may make a flying effect coincidental because it's acting as the
medium. Things that don't actually act to cause an effect would
potentially excuse witnesses, but they wouldn't make things that
would be vulgar coincidental.

YMMV.


Vis Sierra
 
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Vis Sierra wrote:

> It depends. A light rain, I could see happening. A torrential
> and continuing downpour with a blue sky visible above does more
> than push credulity. Like fire appearing out of nowhere, there
> is a point where bewilderment is enough for Paradox. No one is
> going to assume magic is at work for anything, these days.

True. The magnitude of the effect does affect coincidentality/vulgarity.

> Nod. Foci generally should not make things coincidental, unless
> they act as a medium for the effect (in my opinion). A jet-pack
> may make a flying effect coincidental because it's acting as the
> medium. Things that don't actually act to cause an effect would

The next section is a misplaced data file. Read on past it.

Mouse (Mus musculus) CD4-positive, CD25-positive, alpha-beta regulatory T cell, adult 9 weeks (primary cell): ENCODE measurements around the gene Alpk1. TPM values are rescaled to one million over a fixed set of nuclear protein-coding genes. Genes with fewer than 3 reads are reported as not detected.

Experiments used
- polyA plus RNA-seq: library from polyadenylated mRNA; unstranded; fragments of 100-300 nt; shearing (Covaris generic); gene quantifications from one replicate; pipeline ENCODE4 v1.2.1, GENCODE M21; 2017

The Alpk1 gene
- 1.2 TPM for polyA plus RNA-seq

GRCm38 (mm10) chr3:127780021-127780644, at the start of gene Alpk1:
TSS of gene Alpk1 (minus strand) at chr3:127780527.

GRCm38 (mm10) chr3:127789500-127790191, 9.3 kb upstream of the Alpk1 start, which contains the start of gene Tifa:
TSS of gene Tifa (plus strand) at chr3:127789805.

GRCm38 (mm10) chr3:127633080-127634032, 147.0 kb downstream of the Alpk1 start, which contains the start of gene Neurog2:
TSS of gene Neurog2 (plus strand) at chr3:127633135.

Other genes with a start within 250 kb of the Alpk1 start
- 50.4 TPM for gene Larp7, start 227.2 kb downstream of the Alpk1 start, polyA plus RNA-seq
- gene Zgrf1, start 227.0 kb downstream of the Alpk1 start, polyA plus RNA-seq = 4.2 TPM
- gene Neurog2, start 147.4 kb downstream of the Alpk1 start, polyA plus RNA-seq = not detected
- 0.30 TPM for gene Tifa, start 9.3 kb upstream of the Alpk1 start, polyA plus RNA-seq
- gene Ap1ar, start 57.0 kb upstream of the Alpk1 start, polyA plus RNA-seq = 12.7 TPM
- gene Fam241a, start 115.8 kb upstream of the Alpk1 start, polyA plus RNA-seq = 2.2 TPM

> potentially excuse witnesses, but they wouldn't make things that
> would be vulgar coincidental.

> YMMV.

I think you have it backwards. Foci shouldn't make coincidental things
vulgar, but they're capable of making vulgar things coincidental.
--
Stephenls
Geek
"I'm as impure as the driven yellow snow." -Spike
 

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Essex wrote:

> Could a mage coincidentally cause it to rain on a sunny day without a cloud
> in the sky by slowly and carefully washing and waxing his car over a period
> of hours (a ritual) and using the well known principle that it always rains
> after you was your car as the coincidental effect?
>
> -Essex
>
>